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FBI talks cyber security for children, teens

Tech. Sgt. Christopher Gransbury, Sexual Assault Prevention and Response team volunteer victim advocate, addresses the crowd at a child and teen internet safety presentation hosted by the FBI at the Minuteman Commons on Hanscom Air Force Base, Jan. 23. The presentation took place as part of National Slavery and Human Trafficking Prevention Month, observed annually in January.

Tech. Sgt. Christopher Gransbury, Sexual Assault Prevention and Response team volunteer victim advocate, addresses the crowd at a child and teen internet safety presentation hosted by the FBI at the Minuteman Commons on Hanscom Air Force Base, Jan. 23. The presentation took place as part of National Slavery and Human Trafficking Prevention Month, observed annually in January. (U.S. Air Force photo by Jerry Saslav)

HANSCOM AIR FORCE BASE, Mass. – Representatives from the FBI hosted a presentation on child and teen internet safety at the Minuteman Commons here Jan. 23.

The presentation, keeping your children safe and secure online, was a collaboration between the FBI and Hanscom’s Sexual Assault Prevention and Response Office, to educate guardians on how to monitor their children’s internet use and prevent exploitation.

“There’s nothing more important than taking care of our people, especially our children,” said Lt. Col. Charles Silvanic, 66th Air Base Group deputy commander.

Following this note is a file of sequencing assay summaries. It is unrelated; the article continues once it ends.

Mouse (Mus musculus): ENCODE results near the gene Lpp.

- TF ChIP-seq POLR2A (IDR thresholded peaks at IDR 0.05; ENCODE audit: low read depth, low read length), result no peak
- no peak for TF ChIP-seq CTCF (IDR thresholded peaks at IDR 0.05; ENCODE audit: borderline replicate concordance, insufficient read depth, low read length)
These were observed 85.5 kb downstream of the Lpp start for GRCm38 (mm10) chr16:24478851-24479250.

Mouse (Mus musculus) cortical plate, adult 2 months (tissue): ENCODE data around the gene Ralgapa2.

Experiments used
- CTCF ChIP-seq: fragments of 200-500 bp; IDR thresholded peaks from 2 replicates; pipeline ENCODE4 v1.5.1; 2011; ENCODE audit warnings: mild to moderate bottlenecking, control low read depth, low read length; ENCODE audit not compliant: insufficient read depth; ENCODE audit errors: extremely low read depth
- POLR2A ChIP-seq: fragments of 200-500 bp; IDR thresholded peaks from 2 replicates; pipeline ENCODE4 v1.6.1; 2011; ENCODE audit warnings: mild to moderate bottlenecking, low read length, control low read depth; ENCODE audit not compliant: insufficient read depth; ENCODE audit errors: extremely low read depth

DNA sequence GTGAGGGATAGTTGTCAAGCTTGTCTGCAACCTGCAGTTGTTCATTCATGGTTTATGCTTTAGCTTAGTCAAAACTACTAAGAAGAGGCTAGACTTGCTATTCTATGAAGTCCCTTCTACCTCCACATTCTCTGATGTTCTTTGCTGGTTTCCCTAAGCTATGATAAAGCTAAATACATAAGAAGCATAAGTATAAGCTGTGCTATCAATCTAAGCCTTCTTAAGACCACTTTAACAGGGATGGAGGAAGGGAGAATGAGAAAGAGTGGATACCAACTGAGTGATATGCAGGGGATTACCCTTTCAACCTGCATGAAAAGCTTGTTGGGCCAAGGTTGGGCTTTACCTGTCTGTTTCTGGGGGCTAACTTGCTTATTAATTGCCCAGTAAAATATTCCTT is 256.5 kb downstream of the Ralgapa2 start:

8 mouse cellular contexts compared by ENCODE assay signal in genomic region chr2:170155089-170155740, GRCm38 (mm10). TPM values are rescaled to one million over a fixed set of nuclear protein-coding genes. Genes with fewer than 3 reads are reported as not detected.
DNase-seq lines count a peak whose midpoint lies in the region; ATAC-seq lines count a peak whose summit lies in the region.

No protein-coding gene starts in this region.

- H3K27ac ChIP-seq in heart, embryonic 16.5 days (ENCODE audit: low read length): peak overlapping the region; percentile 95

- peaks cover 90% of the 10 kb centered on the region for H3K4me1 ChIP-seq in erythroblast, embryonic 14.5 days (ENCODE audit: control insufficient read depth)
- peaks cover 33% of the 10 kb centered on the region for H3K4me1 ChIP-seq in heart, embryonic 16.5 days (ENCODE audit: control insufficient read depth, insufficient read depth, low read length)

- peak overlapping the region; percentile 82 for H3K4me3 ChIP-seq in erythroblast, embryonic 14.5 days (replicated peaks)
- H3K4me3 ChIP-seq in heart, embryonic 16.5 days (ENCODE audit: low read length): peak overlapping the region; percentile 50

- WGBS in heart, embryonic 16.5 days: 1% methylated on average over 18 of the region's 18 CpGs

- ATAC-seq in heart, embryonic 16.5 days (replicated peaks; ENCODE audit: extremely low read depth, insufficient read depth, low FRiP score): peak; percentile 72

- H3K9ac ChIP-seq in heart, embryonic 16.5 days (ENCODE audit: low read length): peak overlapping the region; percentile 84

Topics included social media and gaming, digital footprints, cyberbullying, extortion as well as how to keep children safe from online predators.

A special agent from the FBI’s Violent Crimes Against Children Task Force, whose name is omitted for security, explained that cutting children off completely from the internet is not realistic. He encouraged guardians to take a more hands-on approach.

“Cell phones and the internet are a part of our kid’s daily lives, whether it’s school or their social lives,” he said. “We as parents need to take the initiative to learn the apps our kids are using.”  

FBI officials discussed how an avenue of communication, such as through social media mobile apps and gaming platforms, creates an opportunity for nefarious users. Utilizing passcodes and disabling location-sharing settings are the first steps to keeping children’s internet use secure.

Directed at teens, the training reiterated the impact social media can have on perspective college and job opportunities, and that nothing is ever completely private on the internet.

“Once you hit send on something, you lose control of it and it is out there forever,” said another presenter and FBI investigator.

The presentation also included resource guides for guardians such as www.connectsafely.org and www.KidSmartz.org.

The special agent emphasized the most important and effective means of keeping children safe online is open communication.

“Communication is everything in this battle,” he said. “Talk with your kids and let them know they can talk to you about anything without getting in trouble.”

If personnel suspect their child is being exploited, contact the local authorities. Personnel can make tips at www.cybertipline.com or by calling 800-843-5678.

For more information regarding installation resources for online safety, contact the SAPR office at 781-225-3541 or the community support coordinator at 781-225-1771.